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Video of Programs (search and sort)

Anti-Semitic Symbols in the Christian Tradition
Sarah Sanders

Sarah Sanders presentation is an artifact study of symbols (religious terms, religious art, and religious doctrine) within the Christian tradition that, upon examination, are inherently anti-Semitic, though not perhaps appearing so at first look. This research was done for her Capstone research project (the formal name for the senior project process that students undergo at PLU to graduate). She also discusses how she plans to use her primary research theory to perform interfaith conflict work in the future.

Comments About Art Beat and Other OPB Notes
KC Cowan

Presented by KC Cowan of Oregon Public Broadcasting’s well known Art Beat program KC will have a DVD or two from which to play some snippets and share a tale or two.

The Benefits of Having Bats [2010-7/18
Professor Christine Portfors

Professor Christine Portfors, of Washington State University in Vancouver, is an expert on bats. You may have some negative feelings about bats and if you do that would be a very good reason to join us. Bats play a very beneficial role in our environment but we don't notice it because they are active after dark. They consume many bugs and insects you don't really care for. Professor Portors will also show us how to build a bat house. After hearing her presentation, you may want to have one in your area.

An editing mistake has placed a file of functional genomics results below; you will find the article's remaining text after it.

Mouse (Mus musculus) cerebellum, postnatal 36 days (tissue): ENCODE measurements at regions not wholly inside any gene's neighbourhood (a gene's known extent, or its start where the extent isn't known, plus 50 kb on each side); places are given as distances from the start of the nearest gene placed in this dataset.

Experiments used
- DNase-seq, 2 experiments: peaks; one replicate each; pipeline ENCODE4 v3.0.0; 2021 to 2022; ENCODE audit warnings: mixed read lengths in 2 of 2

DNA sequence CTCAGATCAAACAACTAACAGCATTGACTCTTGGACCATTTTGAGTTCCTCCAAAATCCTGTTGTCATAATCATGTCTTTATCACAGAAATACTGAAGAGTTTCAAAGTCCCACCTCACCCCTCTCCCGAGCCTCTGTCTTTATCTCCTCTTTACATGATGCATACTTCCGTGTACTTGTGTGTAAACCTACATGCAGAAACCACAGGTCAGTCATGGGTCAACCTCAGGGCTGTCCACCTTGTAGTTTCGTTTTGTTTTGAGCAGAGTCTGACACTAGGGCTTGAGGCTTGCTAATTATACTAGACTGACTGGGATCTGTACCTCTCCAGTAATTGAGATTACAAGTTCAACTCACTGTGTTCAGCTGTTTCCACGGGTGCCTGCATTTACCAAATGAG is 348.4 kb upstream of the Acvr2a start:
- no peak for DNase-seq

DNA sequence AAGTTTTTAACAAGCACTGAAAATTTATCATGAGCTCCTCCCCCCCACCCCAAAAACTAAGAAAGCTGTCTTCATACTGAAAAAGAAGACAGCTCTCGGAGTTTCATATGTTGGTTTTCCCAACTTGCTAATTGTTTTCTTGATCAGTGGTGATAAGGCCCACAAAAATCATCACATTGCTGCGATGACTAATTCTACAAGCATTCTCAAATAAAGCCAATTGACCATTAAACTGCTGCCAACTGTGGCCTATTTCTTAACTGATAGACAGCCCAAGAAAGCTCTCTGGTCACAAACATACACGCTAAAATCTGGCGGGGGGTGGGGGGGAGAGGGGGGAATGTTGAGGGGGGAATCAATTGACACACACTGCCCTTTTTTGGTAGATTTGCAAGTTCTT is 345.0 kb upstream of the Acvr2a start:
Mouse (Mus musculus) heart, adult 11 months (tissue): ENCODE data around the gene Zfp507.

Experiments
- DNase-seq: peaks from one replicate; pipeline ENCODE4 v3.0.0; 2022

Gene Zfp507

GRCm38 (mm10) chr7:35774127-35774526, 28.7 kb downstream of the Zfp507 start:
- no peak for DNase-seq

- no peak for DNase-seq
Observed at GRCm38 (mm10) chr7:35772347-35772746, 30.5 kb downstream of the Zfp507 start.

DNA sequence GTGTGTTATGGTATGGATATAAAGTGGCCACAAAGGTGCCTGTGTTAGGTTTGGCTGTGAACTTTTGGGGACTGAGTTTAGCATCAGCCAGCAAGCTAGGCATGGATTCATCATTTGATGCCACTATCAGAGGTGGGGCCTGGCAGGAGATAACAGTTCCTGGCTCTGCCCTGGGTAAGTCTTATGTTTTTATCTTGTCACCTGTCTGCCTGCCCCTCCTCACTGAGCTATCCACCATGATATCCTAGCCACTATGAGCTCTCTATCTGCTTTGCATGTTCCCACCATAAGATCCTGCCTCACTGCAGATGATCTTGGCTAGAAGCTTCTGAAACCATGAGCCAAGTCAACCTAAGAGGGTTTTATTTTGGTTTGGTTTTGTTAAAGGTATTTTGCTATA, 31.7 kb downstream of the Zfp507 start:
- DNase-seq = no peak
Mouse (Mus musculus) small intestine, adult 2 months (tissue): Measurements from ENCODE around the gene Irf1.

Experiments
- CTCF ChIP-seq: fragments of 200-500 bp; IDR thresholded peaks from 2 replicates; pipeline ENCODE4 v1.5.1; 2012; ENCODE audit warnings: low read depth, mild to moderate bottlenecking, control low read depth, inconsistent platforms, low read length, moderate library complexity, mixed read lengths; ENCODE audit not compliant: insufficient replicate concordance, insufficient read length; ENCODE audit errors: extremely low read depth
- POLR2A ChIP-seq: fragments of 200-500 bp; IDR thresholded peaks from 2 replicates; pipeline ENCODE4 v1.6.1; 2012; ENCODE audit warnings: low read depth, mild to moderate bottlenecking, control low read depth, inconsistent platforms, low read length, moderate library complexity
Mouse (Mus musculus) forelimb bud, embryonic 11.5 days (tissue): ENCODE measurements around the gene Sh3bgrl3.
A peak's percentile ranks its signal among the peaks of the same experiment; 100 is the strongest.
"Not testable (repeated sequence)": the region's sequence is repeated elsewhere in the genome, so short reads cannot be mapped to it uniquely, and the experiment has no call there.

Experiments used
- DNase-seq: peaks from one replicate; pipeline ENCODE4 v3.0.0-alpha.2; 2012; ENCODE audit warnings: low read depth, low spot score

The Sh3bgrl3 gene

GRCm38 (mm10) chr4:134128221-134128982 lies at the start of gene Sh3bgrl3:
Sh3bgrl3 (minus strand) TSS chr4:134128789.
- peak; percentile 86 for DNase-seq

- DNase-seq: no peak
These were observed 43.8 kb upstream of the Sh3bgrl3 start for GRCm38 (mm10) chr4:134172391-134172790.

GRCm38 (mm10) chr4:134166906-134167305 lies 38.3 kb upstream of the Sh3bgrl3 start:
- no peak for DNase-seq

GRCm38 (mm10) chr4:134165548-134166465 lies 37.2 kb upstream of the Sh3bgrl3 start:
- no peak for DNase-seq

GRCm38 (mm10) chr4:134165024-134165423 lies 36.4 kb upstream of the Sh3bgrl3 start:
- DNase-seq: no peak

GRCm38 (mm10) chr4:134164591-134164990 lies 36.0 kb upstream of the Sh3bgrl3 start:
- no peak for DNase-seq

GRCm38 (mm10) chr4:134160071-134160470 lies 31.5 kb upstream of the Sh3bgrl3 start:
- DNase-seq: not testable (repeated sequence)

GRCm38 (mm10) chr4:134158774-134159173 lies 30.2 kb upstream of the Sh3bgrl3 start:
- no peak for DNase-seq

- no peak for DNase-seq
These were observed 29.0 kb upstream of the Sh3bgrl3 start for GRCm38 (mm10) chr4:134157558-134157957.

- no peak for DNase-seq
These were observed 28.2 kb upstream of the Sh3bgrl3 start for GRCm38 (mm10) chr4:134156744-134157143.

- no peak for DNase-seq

20/20 Humanism - Achieving a Vision That Matches Our Aspirations
Roy Speckhardt and Maggie Ardiente

Presented by Roy Speckhardt (Executive Director of the American Humanist Association) and Maggie Ardiente (Director of Development for the American Humanist Association). Roy Speckhardt discusses why a prejudice still exists against the humanist community, where it is commonly assumed that one cannot be good without God. How do we rise above this challenge? What can nontheists learn from the success of similar movements, such as the gay rights movement? Roy identifies three critical areas where we must improve to achieve our goals: greater unity, more community, and the need to increasingly be more vocal in order to achieve our humanist vision. Maggie Ardiente will give an update on the AHA's latest projects to promote humanism at the local and national level. She points out that the American Humanist Association was, for many years, a "philosopher's club" for a small number of people. Today, the AHA is one of the most active secular organizations in the country, working to lobby Congress on humanist issues, promote science and reason in education, protect the church-state wall, protect the rights of nontheists through the courts and build a network of humanist groups across the country--all to represent the growing number of Americans who are "good without God."